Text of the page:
Thursday, November 12, 2015

“Into the Wild”

I recently finished an interesting book that I had wanted to read for a long time, entitled “Into the Wild” by John Krakauer. I had watched the movie when it came out about ten years ago, but had never read the book that it was based upon. It was nice to read the entire story while remembering what my eyes had seen in the movie theater.

It is the true story of young Chris McCandless. After a successful four years of college, he set off on a journey to find himself, while rejecting traditional societal values (and purposefully separating himself from his family). He gave away his $25,000 savings to charity, abandoned his car and most of his possessions, and took up life as a vagabond, even using a new name for himself—Alexander Supertramp (I always liked “The Logical Song”—it is one of the 100 iTunes songs I brought with me).

He enjoyed many adventures out west, including canoeing down the Colorado River and into the Gulf of California. However, his ultimate goal was Alaska. He eventually made it to the Alaskan wilderness, where he lived for about four months. Unfortunately, he got sick and died alone in the isolation he had so doggedly sought.

It is a bit ironic that I finally read this book while in a slightly similar journey of self-discovery at the conclusion of my traditional career and before I become truly retired. My journey of self-discovery is not nearly as drastic as Alexander Supertramp's was, but I do find myself questioning some of our typical American societal conventions while working here in a small, rural village on the under-developed Caribbean island of Dominica.

I'm finding out that I'm doing okay without having a car, microwave, washer/dryer, or other typical American luxuries. I don't miss the materialistic gluttony of some Americans, nor do I miss the overall media focus on sports and celebrities. Nor am I missing television—especially as the American political campaign season heats up.

I especially don't miss the unabashed deceptions (pandering to our lowest intellectual elements) that are tolerated—indeed, promoted—on both sides of the political aisle. I used to be an idealistic political science major, but lately politics just makes me feel sad. I had much higher hopes for where we would be as a civilization by this time, but instead I feel like I'm living through a repeat of the decline and fall of the Roman Empire. It makes me worry about the future of our country as well as our planet.

I'm not ready to change my identity and become a hobo, nor do I intend to hold Alexander Supertramp on a pedestal, because I disagree with the way he did things (especially towards his family). But there are some things to be learned by such journeys of self-discovery, whether it is from this book, or other similar stories such as Henry David Thoreau's “Walden.” In fact, I can still remember reading a captivating book while in elementary school entitled “My Side of the Mountain” about a boy who ran away and lived on his own in a hollow tree. Maybe that is where my interest in escapist literature started.

In some respects, space (another interest of mine which I enjoy contemplating) is the greatest escape—the final frontier. Concurrent with my service in the Peace Corps, astronaut Scott Kelly is spending an entire year living on the International Space Station on a different journey of discovery. [You may recall that my students hollered at him when he passed overhead recently.]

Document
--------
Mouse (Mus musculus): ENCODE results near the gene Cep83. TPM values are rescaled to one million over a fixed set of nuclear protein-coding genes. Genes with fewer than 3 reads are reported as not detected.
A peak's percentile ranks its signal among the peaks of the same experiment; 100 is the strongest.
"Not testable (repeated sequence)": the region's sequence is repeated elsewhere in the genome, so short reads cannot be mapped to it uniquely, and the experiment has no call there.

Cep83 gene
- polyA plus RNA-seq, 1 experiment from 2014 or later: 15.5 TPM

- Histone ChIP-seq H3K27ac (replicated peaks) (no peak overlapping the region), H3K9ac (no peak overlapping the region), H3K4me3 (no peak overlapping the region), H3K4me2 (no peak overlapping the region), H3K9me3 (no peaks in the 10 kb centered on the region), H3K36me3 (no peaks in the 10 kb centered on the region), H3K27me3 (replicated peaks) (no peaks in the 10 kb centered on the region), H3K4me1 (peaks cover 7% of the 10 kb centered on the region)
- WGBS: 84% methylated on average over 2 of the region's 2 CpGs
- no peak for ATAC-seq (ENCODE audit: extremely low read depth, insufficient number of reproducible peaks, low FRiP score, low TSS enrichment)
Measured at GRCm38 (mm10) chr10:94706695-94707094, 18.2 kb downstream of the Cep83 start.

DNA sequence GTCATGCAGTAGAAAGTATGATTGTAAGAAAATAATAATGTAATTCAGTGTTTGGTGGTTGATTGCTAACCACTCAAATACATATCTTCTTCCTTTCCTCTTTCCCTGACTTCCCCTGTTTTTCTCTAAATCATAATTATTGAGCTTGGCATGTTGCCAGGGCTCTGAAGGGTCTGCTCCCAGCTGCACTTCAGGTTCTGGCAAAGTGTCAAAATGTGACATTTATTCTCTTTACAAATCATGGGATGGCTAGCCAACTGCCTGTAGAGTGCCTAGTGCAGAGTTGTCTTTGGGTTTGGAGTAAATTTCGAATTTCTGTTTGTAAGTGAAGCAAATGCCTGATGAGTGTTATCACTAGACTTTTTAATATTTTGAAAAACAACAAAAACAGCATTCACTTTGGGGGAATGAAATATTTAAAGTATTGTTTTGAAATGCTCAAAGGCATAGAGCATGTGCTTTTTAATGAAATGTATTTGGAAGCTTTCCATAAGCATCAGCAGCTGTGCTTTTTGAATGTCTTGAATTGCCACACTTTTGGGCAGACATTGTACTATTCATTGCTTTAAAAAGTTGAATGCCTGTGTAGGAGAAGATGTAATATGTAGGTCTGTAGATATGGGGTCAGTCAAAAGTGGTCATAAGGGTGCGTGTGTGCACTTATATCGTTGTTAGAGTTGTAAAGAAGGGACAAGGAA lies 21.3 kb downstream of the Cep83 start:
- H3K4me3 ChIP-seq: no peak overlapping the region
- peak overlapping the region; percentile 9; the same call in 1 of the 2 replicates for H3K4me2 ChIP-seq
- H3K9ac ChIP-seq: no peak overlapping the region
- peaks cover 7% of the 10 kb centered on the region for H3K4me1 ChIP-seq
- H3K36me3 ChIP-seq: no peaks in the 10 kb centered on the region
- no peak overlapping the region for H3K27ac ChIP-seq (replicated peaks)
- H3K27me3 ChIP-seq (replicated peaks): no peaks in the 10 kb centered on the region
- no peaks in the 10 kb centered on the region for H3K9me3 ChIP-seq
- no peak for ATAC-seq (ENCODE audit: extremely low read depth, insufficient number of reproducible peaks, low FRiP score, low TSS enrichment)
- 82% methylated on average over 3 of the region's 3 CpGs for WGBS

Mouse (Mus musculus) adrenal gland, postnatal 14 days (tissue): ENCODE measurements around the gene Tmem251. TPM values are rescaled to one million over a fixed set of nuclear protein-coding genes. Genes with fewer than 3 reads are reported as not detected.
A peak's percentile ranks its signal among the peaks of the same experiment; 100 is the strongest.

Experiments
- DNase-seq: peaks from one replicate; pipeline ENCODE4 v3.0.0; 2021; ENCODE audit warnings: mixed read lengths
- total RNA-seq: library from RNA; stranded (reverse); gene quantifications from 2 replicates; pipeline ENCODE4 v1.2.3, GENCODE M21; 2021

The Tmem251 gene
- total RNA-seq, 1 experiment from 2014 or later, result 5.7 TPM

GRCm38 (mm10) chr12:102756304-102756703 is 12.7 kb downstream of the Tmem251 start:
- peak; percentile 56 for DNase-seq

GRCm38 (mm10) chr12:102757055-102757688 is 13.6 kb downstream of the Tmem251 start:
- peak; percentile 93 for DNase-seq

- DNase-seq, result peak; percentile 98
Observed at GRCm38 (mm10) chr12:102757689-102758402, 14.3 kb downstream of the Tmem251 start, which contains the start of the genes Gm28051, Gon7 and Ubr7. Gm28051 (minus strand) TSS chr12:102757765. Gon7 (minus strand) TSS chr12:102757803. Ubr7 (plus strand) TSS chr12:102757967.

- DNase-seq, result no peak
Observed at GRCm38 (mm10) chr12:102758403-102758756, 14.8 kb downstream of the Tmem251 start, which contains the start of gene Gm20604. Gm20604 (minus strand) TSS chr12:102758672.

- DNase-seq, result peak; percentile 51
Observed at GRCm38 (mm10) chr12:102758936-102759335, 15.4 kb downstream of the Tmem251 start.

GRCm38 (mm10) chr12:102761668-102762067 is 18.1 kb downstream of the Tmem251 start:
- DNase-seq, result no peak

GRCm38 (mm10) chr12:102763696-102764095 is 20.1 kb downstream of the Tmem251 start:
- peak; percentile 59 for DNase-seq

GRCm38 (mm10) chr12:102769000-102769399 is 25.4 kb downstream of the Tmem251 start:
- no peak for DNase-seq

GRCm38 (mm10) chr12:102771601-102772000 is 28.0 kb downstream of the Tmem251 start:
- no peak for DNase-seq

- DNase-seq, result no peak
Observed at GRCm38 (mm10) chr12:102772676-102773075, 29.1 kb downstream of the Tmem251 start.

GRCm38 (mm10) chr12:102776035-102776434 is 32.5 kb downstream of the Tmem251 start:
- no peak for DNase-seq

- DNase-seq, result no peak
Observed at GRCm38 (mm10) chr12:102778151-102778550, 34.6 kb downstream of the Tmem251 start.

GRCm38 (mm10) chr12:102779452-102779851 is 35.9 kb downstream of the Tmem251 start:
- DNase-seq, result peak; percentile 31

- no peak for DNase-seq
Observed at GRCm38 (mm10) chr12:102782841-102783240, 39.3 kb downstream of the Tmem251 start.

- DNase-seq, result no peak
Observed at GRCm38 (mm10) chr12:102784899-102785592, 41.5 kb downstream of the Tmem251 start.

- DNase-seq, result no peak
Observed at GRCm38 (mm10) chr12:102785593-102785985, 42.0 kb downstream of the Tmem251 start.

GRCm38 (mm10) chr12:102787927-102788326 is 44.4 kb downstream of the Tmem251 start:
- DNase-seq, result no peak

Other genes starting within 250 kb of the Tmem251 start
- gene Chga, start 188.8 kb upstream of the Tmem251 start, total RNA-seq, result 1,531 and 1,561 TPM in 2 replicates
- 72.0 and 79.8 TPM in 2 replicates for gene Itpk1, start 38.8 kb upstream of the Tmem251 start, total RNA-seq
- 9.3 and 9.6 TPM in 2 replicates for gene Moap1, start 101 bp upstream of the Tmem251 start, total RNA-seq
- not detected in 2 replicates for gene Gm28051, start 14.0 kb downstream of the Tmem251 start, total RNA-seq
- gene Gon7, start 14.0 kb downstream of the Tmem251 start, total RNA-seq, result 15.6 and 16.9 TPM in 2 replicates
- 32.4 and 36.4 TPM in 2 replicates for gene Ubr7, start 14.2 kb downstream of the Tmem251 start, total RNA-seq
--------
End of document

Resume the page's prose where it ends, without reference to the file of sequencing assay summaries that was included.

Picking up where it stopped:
When I was young, I wanted to be an astronaut. I even cloistered myself in the floor of my tiny bedroom closet and pretended that I was isolated in a space capsule when those early astronauts flew in the 1960s. While I was working at NASA in the 1980s, I filled out all the paperwork to officially apply for the position of astronaut although I knew my “political science” degree did not count as a science degree (but the Chief Scientist for the Space Station still wrote me a heckuva recommendation letter).

In some respects, my Peace Corps service is my moonshot. Just like an astronaut in space, I'm a long way from home and communications with my friends and family are extremely limited. It was “one giant leap” to step into the unknown, to challenge myself in a new and different environment, where I am learning something new every day. So far, I'm glad I took this leap.

This experience is also my summer in the Alaskan wilderness, my stint on the other side of the mountain, or my time on Walden Pond. I'm still trying to sort out a lot of things in my own life (such as “what do I do after concluding my federal career?”), and this mission of service (teaching in my village) has already become one of the most eye-opening experiences of my entire lifetime. I know that my life will forever be impacted by my experience here in Dominica, no matter what the next chapter of my life holds.

Besides remaining in contact with my parents, there is another big difference between me and Alexander Supertramp. Thankfully, I have a very supportive village whose good people will make sure I don't die alone in the wilderness. In some respects, it takes a village to raise a Peace Corps Volunteer. [Please do not read that as any sort of political endorsement.] We will see at the end of my service what I have truly learned about life. In the meantime, I'm truly grateful for the opportunity to contemplate it all while living in this tropical paradise.

During one of my trips to the Johnson Space Center, I was able to visit the space shuttle mock-up that the astronauts used for training (only available by appointment to NASA employees when the astronauts were at lunch). I'm by the payload bay window with the joystick that controls the robotic arm in my hand. It was definitely a highlight of my life to get to do this.

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